These systems are fueled using reformate from natural gas, liquefied petroleum gas (LPG), and even kerosene in some demonstrations being conducted in Japan. LT-PEM fuel cell...

258

Preliminary Estimates of Combined Heat and Power Greenhouse Gas Abatement Potential for California in 2020  

E-Print Network (OSTI)

the standard efficiency natural gas power plant case, highand imports Natural gas plants providing power to Californianatural gas and petroleum products as well as the remote power plant

Firestone, Ryan; Ling, Frank; Marnay, Chris; Hamachi LaCommare, Kristina

2007-01-01T23:59:59.000Z

259

A Better Steam Engine: Designing a Distributed Concentrating Solar Combined Heat and Power System  

E-Print Network (OSTI)

Figures A typical wet steam Rankine cycle on a temperature-A Better Steam Engine: Designing a Distributed Concentrating2011 Abstract A Better Steam Engine: Designing a Distributed

Norwood, Zachary Mills

2011-01-01T23:59:59.000Z

260

A Better Steam Engine: Designing a Distributed Concentrating Solar Combined Heat and Power System  

E-Print Network (OSTI)

thermodynamics matches California demand . . . . . . .Average California residential daily demand compared withreport, University of California at Berkeley, CA (US). [22

Norwood, Zachary Mills

2011-01-01T23:59:59.000Z

Note: This page contains sample records for the topic "includes commercial combined-heat-and-power" from the National Library of EnergyBeta (NLEBeta).
While these samples are representative of the content of NLEBeta,
they are not comprehensive nor are they the most current set.
We encourage you to perform a real-time search of NLEBeta
to obtain the most current and comprehensive results.


261

Tax Credits, Rebates & Savings | Department of Energy  

Energy.gov (U.S. Department of Energy (DOE)) Indexed Site

Southwest Gas Corporation - Combined Heat and Power Program Arizona Commercial Industrial Commercial Heating & Cooling Manufacturing Buying & Making Electricity Southwest Gas...

262

www.eia.gov  

U.S. Energy Information Administration (EIA)

... water services, pumps, emergency generators, combined heat and power in commercial buildings, manufacturing performed in commercial buildings, ...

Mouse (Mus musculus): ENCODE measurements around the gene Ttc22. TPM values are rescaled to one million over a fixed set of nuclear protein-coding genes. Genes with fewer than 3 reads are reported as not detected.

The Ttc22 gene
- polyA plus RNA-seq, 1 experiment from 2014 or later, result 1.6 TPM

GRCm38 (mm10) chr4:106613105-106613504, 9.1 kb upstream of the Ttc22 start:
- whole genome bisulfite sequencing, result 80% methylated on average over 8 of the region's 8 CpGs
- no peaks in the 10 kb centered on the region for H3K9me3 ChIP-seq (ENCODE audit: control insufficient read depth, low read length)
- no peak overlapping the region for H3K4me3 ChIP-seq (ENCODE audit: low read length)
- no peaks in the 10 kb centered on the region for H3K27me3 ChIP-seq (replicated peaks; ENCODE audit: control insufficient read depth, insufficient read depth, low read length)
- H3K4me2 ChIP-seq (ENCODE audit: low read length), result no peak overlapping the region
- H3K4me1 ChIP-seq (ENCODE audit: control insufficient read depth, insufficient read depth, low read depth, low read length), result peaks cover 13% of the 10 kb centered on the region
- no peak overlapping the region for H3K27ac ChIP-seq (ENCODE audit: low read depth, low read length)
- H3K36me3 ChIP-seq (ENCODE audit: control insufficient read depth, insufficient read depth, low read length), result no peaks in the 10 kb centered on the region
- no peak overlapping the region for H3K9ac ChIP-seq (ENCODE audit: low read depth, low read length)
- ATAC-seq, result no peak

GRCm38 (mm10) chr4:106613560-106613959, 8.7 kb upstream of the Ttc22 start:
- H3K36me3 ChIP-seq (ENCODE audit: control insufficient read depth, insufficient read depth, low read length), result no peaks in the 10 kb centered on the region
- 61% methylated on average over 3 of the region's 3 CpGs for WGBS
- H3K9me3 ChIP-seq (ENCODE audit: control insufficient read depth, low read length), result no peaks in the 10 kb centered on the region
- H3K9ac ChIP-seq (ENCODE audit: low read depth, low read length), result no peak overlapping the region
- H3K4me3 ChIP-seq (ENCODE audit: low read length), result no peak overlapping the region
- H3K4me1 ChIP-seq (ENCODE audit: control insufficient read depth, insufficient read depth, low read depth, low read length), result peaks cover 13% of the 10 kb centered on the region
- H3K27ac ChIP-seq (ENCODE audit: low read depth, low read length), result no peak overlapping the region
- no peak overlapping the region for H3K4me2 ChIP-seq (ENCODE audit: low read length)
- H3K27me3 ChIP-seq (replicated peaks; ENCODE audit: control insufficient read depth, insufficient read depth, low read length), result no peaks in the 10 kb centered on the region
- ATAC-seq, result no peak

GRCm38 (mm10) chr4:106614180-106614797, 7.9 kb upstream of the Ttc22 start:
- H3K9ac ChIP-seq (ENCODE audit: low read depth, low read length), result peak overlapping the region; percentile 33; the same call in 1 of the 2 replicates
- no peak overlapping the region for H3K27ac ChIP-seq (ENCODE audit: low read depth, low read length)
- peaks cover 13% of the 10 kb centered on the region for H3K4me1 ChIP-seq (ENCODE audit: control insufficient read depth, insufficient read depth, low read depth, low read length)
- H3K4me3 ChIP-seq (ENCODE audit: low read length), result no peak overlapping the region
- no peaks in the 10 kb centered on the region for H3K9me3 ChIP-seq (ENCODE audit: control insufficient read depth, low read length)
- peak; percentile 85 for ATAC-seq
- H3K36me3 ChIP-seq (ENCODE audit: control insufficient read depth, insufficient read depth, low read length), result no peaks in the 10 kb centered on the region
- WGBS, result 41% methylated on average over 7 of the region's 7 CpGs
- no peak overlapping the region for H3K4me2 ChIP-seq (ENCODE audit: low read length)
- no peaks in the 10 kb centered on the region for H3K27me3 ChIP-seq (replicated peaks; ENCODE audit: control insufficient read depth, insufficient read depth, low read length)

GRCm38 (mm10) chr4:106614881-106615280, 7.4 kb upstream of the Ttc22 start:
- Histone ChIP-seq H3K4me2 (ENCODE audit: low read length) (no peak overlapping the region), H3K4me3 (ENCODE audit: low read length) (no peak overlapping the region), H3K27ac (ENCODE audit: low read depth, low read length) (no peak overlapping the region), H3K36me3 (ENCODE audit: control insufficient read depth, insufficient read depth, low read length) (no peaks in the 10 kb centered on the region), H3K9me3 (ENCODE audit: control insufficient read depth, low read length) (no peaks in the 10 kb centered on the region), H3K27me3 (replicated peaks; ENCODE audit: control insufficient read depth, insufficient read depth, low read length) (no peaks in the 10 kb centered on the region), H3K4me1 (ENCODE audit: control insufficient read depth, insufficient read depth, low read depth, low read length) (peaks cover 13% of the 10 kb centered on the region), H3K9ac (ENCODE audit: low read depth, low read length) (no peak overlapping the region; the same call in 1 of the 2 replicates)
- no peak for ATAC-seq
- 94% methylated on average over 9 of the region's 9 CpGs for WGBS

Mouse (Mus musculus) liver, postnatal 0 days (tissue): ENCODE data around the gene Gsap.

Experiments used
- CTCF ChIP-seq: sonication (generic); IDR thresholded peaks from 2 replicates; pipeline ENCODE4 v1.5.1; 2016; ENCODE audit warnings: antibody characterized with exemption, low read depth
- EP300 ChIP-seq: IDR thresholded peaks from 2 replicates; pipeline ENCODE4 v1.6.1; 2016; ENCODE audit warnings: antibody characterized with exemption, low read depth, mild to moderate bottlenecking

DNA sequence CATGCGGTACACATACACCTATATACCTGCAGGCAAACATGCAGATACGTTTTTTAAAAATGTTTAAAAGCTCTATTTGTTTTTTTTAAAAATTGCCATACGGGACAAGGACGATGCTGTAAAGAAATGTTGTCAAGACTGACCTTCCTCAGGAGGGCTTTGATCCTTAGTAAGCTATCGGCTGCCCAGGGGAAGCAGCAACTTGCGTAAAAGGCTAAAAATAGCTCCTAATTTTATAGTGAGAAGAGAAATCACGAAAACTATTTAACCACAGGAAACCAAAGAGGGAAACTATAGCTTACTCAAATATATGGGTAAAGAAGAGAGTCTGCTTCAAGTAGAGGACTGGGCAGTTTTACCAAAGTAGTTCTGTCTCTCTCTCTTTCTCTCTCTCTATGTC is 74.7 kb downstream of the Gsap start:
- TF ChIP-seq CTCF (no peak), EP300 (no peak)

263

THE CO2 ABATEMENT POTENTIAL OF CALIFORNIA'S MID-SIZED COMMERCIAL BUILDINGS  

Science Conference Proceedings (OSTI)

The Ernest Orlando Lawrence Berkeley National Laboratory (LBNL) is working with the California Energy Commission (CEC) todetermine the potential role of commercial sector distributed generation (DG) with combined heat and power (CHP) capability deployment in greenhouse gas emissions (GHG) reductions. CHP applications at large industrial sites are well known, and a large share of their potential has already been harvested. In contrast, relatively little attention has been paid to the potential of medium-sized commercial buildings, i.e. ones with peak electric loads ranging from 100 kW to 5 MW. We examine how this sector might implement DG with CHP in cost minimizing microgrids that are able to adopt and operate various energy technologies, such as solar photovoltaics (PV), on-site thermal generation, heat exchangers, solar thermal collectors, absorption chillers, and storage systems. We apply a mixed-integer linear program (MILP) that minimizes a site?s annual energy costs as its objective. Using 138 representative mid-sized commercial sites in California (CA), existing tariffs of three major electricity distribution ultilities, and performance data of available technology in 2020, we find the GHG reduction potential for this CA commercial sector segment, which represents about 35percent of total statewide commercial sector sales. Under the assumptions made, in a reference case, this segment is estimated to be capable of economically installing 1.4 GW of CHP, 35percent of the California Air Resources Board (CARB) statewide 4 GW goal for total incremental CHP deployment by 2020. However, because CARB?s assumed utilization is far higher than is found by the MILP, the adopted CHP only contributes 19percent of the CO2 target. Several sensitivity runs were completed. One applies a simple feed-in tariff similar to net metering, and another includes a generous self-generation incentive program (SGIP) subsidy for fuel cells. The feed-in tariff proves ineffective at stimulating CHP deployment, while the SGIP buy down is more powerful. The attractiveness of CHP varies widely by climate zone and service territory, but in general, hotter inlandareas and San Diego are the more attractive regions because high cooling loads achieve higher equipment utilization. Additionally, large office buildings are surprisingly good hosts for CHP, so large office buildings in San Diego and hotter urban centers emerge as promising target hosts. Overall the effect on CO2 emissions is limited, never exceeding 27 percent of the CARB target. Nonetheless, results suggest that the CO2 emissions abatement potential of CHP in mid-sized CA buildings is significant, and much more promising than is typically assumed.